Sen. Rand PaulRandal (Rand) Howard PaulFauci to Chelsea Clinton: The 'phenomenal amount of hostility' I face is 'astounding' GOP's attacks on Fauci at center of pandemic message Fox host claims Fauci lied to Congress, calls for prosecution MORE (R-Ky.) got up and walked away from a table after two people came up to Rep. Steve KingSteven (Steve) Arnold KingPence to visit Iowa to headline event for congressman Former Steve King challenger on rural voters in GOP states: 'They hate Democrats' First Democrat announces Senate bid against Iowa's Grassley MORE (R-Iowa) to confront him over his position on immigration.

The incident occurred Monday at a fundraiser Paul was attending for King in Iowa. It was captured on a video posted by Matt Hildreth of the pro-immigration reform group America's Voice.


The two people who approached King were Erika Andiola and Cesar Vargas. Both were brought to the United States from other countries as children and do not have permanent legal status. They are referred to as "Dreamers" by supporters who say they should be given permanent legal status.

Paul shook hands with both people when they came up to the table, but when Andiola told King, "I'm actually a Dreamer myself," a man to Paul's left motioned to the senator and he got up and walked away.

King, on the other hand, stayed and had a more than five-minute conversation with Andiola and Vargas.

Andiola presented her card given to her under President Obama's program allowing some who came to the country illegally to stay.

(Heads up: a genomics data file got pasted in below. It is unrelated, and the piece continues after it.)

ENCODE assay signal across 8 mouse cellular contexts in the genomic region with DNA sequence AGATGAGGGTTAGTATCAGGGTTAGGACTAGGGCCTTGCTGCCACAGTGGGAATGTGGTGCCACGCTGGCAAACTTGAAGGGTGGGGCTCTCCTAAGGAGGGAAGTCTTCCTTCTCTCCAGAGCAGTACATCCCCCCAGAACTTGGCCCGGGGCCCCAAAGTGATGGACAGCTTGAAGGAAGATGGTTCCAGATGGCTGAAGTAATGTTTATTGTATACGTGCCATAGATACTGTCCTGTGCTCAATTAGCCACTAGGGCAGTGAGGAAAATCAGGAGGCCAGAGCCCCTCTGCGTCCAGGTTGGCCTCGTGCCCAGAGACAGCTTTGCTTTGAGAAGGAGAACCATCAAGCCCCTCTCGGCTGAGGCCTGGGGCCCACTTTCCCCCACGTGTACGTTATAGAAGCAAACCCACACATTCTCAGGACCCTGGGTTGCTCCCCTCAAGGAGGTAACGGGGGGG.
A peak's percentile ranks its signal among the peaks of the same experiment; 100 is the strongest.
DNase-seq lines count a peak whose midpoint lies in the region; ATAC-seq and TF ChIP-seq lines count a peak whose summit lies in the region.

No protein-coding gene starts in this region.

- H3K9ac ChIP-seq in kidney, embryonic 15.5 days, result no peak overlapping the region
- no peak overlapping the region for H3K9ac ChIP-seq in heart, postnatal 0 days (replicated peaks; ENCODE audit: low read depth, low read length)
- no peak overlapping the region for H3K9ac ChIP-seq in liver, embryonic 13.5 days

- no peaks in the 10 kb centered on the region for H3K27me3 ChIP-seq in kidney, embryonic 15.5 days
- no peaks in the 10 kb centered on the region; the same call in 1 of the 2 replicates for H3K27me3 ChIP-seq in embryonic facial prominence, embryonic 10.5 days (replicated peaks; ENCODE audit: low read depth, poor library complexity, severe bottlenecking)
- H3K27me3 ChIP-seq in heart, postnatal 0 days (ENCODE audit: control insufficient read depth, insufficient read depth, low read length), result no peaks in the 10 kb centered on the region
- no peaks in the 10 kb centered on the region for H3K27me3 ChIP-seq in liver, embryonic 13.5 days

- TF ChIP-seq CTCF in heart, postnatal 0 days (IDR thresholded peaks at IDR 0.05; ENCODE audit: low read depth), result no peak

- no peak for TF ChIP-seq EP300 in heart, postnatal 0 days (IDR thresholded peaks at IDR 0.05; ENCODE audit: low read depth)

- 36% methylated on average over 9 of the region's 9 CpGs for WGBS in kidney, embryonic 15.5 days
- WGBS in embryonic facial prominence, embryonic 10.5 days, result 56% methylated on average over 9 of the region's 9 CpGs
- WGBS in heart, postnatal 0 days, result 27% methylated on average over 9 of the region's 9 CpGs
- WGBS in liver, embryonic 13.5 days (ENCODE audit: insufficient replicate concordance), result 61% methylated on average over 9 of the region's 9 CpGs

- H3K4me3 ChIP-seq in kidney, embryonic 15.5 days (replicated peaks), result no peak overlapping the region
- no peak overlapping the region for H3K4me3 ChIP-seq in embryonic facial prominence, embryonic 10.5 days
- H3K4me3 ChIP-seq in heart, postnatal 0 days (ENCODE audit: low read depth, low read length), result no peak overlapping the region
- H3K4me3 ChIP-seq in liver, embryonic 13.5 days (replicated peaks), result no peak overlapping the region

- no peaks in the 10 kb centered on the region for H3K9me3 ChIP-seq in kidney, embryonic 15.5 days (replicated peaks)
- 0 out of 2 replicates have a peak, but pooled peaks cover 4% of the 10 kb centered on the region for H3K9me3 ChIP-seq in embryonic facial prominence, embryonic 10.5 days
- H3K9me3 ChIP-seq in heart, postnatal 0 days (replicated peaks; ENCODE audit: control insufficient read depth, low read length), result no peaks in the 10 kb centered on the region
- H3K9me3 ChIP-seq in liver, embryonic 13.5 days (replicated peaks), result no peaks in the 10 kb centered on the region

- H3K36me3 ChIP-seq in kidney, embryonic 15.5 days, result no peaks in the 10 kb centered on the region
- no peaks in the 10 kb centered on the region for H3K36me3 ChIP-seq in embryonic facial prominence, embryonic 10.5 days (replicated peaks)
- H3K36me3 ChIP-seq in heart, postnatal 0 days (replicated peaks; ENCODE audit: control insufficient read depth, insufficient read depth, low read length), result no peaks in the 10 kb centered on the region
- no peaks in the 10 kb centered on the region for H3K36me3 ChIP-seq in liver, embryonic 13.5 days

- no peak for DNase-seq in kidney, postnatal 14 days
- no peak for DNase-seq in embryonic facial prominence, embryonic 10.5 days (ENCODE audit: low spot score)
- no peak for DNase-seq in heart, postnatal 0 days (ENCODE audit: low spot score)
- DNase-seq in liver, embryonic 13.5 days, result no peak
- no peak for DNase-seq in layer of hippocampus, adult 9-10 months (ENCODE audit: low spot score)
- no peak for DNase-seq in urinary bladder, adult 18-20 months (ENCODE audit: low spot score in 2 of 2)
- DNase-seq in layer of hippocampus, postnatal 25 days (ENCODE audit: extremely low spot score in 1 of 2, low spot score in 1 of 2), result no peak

She told King, a leading opponent of any immigration reform, to rip the card if he really opposed the program. 

"You keep your card," King said. "I don’t do individual policy. I do national policy for everyone."

Andiola referenced King's previous comment about immigrant drug smugglers with "calves the size of cantaloupes."

"You’re very good at English. You know what I’m saying," King said, saying he was not referring to all immigrants.

"I spoke of drug smugglers," he said. "Now you’re not going to tell me you’re one of them, are you?"

Paul is widely seen as positioning himself for a presidential run in 2016, and was in Iowa, home to the first nominating contest.

He voted against the bipartisan immigration reform bill that passed the Senate last June. However, he told The New York Times in March 2013 that those in the country illegally could get in the "normal line for citizenship." 

 “I think the conversation needs to start by acknowledging we aren’t going to deport 12 million illegal immigrants," he said in a speech the same month. 

In June of this year, Paul said on NBC's "Meet the Press": “I am for immigration reform, but I insist that you secure the border first because if you have a beacon, of some kind of forgiveness, without a secure border, the whole world will come."